A Mechanism of Calmodulin Modulation of the Human Cardiac Sodium Channel

Christopher N. Johnson*, Franck Potet, Matthew K. Thompson, Brett M. Kroncke, Andrew M. Glazer, Markus W. Voehler, Bjorn C. Knollmann, Alfred L. George, Walter J. Chazin

*Corresponding author for this work

Research output: Contribution to journalArticlepeer-review

30 Scopus citations

Abstract

The function of the human cardiac sodium channel (NaV1.5) is modulated by the Ca2+ sensor calmodulin (CaM), but the underlying mechanism(s) are controversial and poorly defined. CaM has been reported to bind in a Ca2+-dependent manner to two sites in the intracellular loop that is critical for inactivation of NaV1.5 (inactivation gate [IG]). The affinity of CaM for the complete IG was significantly stronger than that of fragments that lacked both complete binding sites. Structural analysis by nuclear magnetic resonance, crystallographic, and scattering approaches revealed that CaM simultaneously engages both IG sites using an extended configuration. Patch-clamp recordings for wild-type and mutant channels with an impaired CaM-IG interaction revealed CaM binding to the IG promotes recovery from inactivation while impeding the kinetics of inactivation. Models of full-length NaV1.5 suggest that CaM binding to the IG directly modulates channel function by destabilizing the inactivated state, which would promote resetting of the IG after channels close. The mechanism of calcium regulation of cardiac sodium channel (NaV1.5) gating is much debated. Johnson et al. define a strong, calcium-dependent interaction between the intracellular calcium sensor calmodulin and the gate controlling inactivation of NaV1.5. They find that calmodulin binding to the gate alters the recovery from inactivation.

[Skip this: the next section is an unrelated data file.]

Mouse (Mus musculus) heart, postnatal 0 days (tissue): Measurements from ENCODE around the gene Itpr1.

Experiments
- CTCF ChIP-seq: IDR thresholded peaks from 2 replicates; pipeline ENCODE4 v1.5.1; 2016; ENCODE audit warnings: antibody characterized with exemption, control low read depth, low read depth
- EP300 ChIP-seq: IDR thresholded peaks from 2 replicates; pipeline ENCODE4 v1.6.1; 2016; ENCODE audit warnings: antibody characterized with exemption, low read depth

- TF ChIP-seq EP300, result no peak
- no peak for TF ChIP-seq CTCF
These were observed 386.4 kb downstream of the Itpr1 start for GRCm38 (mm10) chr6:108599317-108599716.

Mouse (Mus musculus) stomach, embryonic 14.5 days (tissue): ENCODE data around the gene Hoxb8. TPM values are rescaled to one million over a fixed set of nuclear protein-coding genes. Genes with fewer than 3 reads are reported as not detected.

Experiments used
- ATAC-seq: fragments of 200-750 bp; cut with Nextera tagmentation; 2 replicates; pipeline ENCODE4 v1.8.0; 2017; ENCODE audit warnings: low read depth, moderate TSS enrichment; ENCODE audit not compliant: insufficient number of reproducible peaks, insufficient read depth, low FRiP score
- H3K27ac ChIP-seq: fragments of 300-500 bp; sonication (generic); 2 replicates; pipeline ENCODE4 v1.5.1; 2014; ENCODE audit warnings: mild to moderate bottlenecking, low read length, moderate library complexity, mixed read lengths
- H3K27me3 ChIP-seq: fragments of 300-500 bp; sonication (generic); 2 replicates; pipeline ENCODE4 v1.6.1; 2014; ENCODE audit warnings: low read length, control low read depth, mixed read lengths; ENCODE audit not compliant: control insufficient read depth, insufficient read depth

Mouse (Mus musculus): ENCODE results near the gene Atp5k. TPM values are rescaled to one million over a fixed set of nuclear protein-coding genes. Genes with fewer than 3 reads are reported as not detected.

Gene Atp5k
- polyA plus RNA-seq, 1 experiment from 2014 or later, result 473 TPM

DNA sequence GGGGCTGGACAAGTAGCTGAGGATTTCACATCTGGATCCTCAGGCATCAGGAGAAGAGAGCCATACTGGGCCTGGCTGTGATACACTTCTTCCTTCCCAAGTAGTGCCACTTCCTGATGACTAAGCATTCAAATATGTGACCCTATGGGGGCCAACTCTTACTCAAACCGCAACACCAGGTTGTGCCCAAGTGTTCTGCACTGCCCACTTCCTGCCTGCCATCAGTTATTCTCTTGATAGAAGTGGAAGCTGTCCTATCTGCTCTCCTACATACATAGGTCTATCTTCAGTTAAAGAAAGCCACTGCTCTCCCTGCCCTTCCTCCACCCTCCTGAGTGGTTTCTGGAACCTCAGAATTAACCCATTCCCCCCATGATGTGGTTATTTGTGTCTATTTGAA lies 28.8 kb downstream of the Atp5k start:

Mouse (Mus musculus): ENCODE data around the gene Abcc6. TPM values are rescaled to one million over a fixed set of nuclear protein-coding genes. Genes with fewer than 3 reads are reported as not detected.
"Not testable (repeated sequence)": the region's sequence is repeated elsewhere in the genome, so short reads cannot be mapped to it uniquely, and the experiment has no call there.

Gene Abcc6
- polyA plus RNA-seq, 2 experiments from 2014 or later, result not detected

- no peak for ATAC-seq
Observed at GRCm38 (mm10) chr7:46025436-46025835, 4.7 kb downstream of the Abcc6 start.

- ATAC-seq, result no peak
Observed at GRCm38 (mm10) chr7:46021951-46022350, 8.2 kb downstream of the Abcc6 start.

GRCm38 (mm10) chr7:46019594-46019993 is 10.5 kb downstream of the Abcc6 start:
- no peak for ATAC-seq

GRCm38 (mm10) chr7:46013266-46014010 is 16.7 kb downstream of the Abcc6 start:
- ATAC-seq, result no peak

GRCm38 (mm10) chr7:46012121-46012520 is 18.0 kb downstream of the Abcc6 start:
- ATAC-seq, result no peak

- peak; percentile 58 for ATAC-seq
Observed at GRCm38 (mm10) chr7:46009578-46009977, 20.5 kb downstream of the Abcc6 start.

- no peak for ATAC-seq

Original languageEnglish (US)
Pages (from-to)683-694.e3
JournalStructure
Volume26
Issue number5
DOIs
StatePublished - May 1 2018

Keywords

  • X-ray crystallography
  • calcium regulation
  • cardiac sodium channel (NaV1.5)
  • small angle X-ray scattering (SAXS)
  • solution NMR spectroscopy
  • structural biology
  • whole-cell patch-clamp electrophysiology

ASJC Scopus subject areas

  • Structural Biology
  • Molecular Biology

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